This article has been updated with comments from Covanta Essex.
NEWARK, NJ — The purple skies Newarkers have been seeing lately aren’t a result of pleasant evening sunsets, according to environmental justice and grassroots community groups raising a red flag on a garbage incinerator they allege is releasing illegal emissions.
Covanta Essex, the company that has been at the center of controversy since 2019 for the pink smoke it has been known to give off, is drawing the ire of activists and residents once again as its colorful plumes resurfaced on April 7 amid COVID-19.
The incinerator, which burns 1 million tons of municipal waste a year, is operated by Covanta Energy and owned by the Port Authority of New York and New Jersey. Neither could be reached for comment on Tuesday, when the Ironbound Community Corporation, Earthjustice and the Environmental Advocacy Clinic at Vermont Law School sent a letter to the New Jersey Office of the Attorney General and the Department of Environmental Protection.
According to the groups, Covanta has violated the terms of its air permits hundreds of times and emitted at least 10 purple plumes in 2019, which could indicate the burning of iodine, which they allege poses a serious risk to public health and the environment. However, the DEP is still investigating the exact source of the smoke.
The letter points to a transcript in which the president and CEO of Covanta Holding Group discussed a major expansion into medical waste with investors.
“Helping to drive our profiled waste growth is regulated medical waste or RMW. In 2019, we grew net RMW revenue to our EfW plants by over 40%,” CEO Stephen Jones said in the transcript. “For 2020, we expect continued growth as we accelerate sales to newly permitted RMW capacity in our fleet. As I've said before, we're striving to become the clear leader in wholesale disposal for must-incinerate RMW in the U.S. as pricing for this type of waste is significantly higher than municipal solid waste.”
The groups believe the Newark facility was included among those discussed by Jones in the transcript, but Covanta's Media Relations Director James Regan said Wednesday Jones's comments weren't in relation to the company's Newark facility. Covanta owns more than 40 other waste-to-energy facilities around North America, Europe and China.
As for the presence of iodine in the waste Covanta incinerated on April 7, Regan said the company self-reported the purple plumes to ICC and the DEP immediately and was able to uncover and divert the source using cameras and load delivery systems.
"It's not illegal to have iodine in the waste, iodine can come from a variety of sources. Things like commercial printers, food manufacturers, even some photography studios and other manufacturing. The assertion that we're processing medical waste is just flat wrong," Regan said. "There's a certain amount of dispersion that happens at the facility. Ground modeling and modeling has been done over these events, the smallest amount of iodine in waste will show a visible color when it's combusted."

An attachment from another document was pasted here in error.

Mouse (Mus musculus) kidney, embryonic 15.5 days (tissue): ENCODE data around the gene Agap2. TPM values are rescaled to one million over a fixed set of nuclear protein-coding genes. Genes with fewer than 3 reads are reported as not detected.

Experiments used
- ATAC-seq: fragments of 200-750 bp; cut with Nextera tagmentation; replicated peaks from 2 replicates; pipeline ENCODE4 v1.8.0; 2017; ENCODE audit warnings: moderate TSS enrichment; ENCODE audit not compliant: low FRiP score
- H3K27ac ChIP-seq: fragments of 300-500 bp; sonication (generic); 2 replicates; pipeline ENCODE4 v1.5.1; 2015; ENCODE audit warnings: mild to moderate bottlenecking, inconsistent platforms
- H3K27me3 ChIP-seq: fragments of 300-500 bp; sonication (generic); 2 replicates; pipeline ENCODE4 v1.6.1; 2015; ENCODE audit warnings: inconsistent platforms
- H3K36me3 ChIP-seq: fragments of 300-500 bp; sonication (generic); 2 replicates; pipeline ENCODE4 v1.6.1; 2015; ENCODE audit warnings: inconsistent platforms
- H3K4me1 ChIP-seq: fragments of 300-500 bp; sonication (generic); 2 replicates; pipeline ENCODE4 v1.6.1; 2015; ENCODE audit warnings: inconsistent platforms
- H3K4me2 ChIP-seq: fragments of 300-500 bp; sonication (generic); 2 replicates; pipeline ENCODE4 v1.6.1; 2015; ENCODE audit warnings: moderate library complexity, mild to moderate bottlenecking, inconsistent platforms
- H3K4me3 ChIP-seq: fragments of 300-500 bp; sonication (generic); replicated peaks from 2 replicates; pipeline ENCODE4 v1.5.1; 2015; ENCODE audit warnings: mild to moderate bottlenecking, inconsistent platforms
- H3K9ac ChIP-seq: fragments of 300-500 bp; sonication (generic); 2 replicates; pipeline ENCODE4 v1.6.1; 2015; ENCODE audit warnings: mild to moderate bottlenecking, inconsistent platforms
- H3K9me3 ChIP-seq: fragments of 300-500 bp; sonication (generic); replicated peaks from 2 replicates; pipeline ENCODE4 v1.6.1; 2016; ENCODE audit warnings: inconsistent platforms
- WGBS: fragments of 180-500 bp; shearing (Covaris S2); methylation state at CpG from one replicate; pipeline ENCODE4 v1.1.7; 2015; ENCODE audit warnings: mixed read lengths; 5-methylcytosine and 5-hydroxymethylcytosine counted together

Regan added that Covanta sent a letter to the DEP on April 24 outlining the results of their investigation and subsequent action to divert the source of the purple smoke last week, and the DEP provided the ICC with a copy. Prevention of the delivery of future waste containing iodine is also part of the company's strategy going forward, he said.
ICC, Earthjustice and the Environmental Advocacy Clinic at Vermont Law are asking to make all requests to waive regulatory and permitting requirements public. According to the letter, Covanta’s incinerator is responsible for more particulate matter and oxides of nitrogen (NOx) than any other stationary source in Newark.
“Covanta’s daily emissions of air pollution have dire consequences for Ironbound residents—consequences amplified by the COVID-19 crisis. New research shows a link between exposure to particulate matter and nitrogen dioxide air pollution and COVID-19 fatalities,” the letter reads. “This means that the Ironbound community — which historically has suffered more air pollution than other New Jersey communities — may face a greater risk of health harms and death from COVID-19 because of Covanta’s emissions and its repeated air permit violations. This is unacceptable.”
Regan said that this assertion is inflammatory and does not put into context the overall airshed emissions in the Newark community. He said the facility puts out about 7% of Essex County's overall emissions and is a more sustainable alternative to landfills.
"We're proud of the improvements we're made at that facility, we've spent upwards of $75 million on new emissions control in the past few years and continue to reduce our impacts. We have regular meetings with the ICC, including just this past fall when we had an open house in the Ironbound where we talked with residents and heard their concerns. The author of that letter was there," he said.
The ICC has been awaiting a revised plan from the DEP to resolve the issues between Covanta and the community since January, according to Maria Lopez-Nunez, deputy director of ICC. The groups would like a resolution that allows everyone to work together and safeguard the public.
The reemergence of the plumes comes in light of Covanta's permit renewal process, for which ICC and its allies are hoping are for more stringent operations. Covanta is considered a tier 2 renewable energy operation, which allows the facility special federal tax credits
"For us, especially under the time of COVID, we're very aware of the fact that there is 24/7 air pollution in our neighborhood," Lopez-Nunez said. "We want the DEP to do everything possible to try to minimize that pollution on our community."
The groups are giving the DEP and the OAG until June 1 to respond to their concerns before pursuing legal action.